Those aren’t really dramatic catches, but think about the second one. How often have you hesitated on buying a movie in the last 10-15 years because the way you “own” these titles is such a mess? There’s a reason so many streaming services with ephemeral libraries exist. Sure you might buy the occasional title that isn’t available for streaming, but that’s probably a big blockbuster you really liked. You’re not doing the kind of shopping that was happening in the home video space in the early 2000’s. As the kids say, the studios “made bank” back then.

When I was in college, we’d go to the Sarasota or Bradenton Walmart and buy DVDs that were on sale. Things we might not have even seen before, because they’d be in the $10 or less range. That was a peak time for home video because so many titles were re-released on DVD, and with so many editions, that there was always something coming out to buy. With the relatively pricey rental options, it was always a good idea to be on the lookout for titles that could be added to your personal library.

Then HD TV sets started to hit their stride and the studios wanted to sell discs that would play HD. They botched this really hard with two, competing, onerous disc formats that were priced higher than DVDs, to protect the existing DVD prices. Consumers were also getting used to consuming media on-the-go thanks to smartphones. Coincidentally, the global economy fell off a cliff during the same period. Oops. It’s no surprise that this devastated the home video sales market. Efforts to fix this have been systems like UltraViolet, where almost nothing played UltraViolet movies. Even Warner Bros. is participating in Movies Anywhere, and Kevin Tsujihara (WB CEO) was perhaps the biggest champion of UltraViolet.

Movies Anywhere is a return to focusing on selling content by reducing friction, but updated for the contemporary time instead of DVD sale bins. It signals to the customer that the movie they bought has value. Not just value on a particular, restrictive platform. It makes it seem like it’s not as ephemeral as Netflix, Amazon Prime, or Hulu library content. It’s also not as fiddly as buying and ripping Blu-Rays for Plex. It’s a reason to shop for things to watch because the friction is so low.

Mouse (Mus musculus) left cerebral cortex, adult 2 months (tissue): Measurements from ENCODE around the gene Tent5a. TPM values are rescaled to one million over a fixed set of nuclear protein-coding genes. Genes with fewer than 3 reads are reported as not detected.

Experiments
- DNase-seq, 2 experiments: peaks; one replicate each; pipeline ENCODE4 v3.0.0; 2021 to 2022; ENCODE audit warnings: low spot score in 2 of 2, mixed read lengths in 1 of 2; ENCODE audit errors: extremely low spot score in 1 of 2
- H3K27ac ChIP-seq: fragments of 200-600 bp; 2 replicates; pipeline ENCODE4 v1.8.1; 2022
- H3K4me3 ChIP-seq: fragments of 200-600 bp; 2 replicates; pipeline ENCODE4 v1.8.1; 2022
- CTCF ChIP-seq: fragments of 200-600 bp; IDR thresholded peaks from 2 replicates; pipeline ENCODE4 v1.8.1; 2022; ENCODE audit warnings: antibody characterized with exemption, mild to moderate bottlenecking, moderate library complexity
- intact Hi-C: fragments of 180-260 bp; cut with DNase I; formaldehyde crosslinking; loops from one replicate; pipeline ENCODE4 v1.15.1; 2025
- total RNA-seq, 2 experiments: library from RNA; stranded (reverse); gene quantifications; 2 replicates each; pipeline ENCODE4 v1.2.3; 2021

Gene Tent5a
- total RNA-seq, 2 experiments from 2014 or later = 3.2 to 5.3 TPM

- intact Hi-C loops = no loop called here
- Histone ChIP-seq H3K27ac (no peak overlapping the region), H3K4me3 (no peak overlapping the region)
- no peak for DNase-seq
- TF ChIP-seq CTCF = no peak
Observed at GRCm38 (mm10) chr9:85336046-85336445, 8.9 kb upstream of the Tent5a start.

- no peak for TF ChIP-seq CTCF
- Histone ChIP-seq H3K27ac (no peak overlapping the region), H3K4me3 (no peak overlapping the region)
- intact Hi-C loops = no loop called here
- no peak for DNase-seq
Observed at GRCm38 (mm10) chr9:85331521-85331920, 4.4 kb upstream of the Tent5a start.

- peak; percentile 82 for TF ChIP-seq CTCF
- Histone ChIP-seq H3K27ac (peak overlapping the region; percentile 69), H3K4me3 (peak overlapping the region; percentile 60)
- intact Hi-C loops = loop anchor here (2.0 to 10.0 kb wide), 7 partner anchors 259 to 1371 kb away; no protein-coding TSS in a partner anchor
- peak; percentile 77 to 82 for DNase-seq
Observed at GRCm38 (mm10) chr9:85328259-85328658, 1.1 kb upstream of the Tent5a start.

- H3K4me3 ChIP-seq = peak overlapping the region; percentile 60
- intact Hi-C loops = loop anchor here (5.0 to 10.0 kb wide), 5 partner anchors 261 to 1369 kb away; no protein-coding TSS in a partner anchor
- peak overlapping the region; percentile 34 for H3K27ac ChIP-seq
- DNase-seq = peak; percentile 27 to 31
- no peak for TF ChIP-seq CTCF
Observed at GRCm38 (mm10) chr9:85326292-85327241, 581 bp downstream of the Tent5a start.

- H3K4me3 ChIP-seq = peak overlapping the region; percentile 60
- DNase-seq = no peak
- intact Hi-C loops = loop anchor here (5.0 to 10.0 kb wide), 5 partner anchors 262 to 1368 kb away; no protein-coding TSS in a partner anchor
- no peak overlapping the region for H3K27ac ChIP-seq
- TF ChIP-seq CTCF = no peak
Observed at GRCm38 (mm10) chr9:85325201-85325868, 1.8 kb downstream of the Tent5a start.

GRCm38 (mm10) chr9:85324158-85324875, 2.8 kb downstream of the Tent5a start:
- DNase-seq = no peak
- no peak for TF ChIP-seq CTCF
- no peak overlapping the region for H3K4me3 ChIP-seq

I do wonder what the long term effects of this will be beyond movie sales. It’s possible that we’ll see fewer movies appearing on streaming services now that it’s more reasonable to buy a title, and a bigger shift to episodic programming. It’s also possible it could have a huge impact on the streaming hardware people buy to view titles. If you have a huge iTunes library, but don’t want to spend $180-$200 on an Apple TV to stream those titles, you can buy a 4K HDR Roku, or 4K HDR Fire TV for less than half that device cost. Several TV manufacturers have been integrating more robust connected services in their panels than what they previously offered - like Roku, or Fire OS. As Roku’s CEO, Anthony Wood, pointed out to Variety, one in five smart TVs sold in the U.S. this year ran Roku’s software. Roku offers support for Vudu, Amazon, and Google Play. Any of those will have Movies Anywhere content. Roku’s platform is certainly not my preferred way to watch media, but it’s proven to be more than palatable with 37% of all streaming devices owned by U.S. broadband households.

There are, of course, reasons to buy an Apple TV beyond iTunes movies (and there will probably continue to be once Apple releases their self-financed episodic programming next fall or the year after), but in multi-TV households, maybe people will save $180 per room if they don’t need to watch Amazing Stories and play exactly one game that’s a timed exclusive in that particular room. That’s money that could be spent on about 10-18 movies to watch anywhere. Money the studios would love to receive.

2017-10-15 19:50:00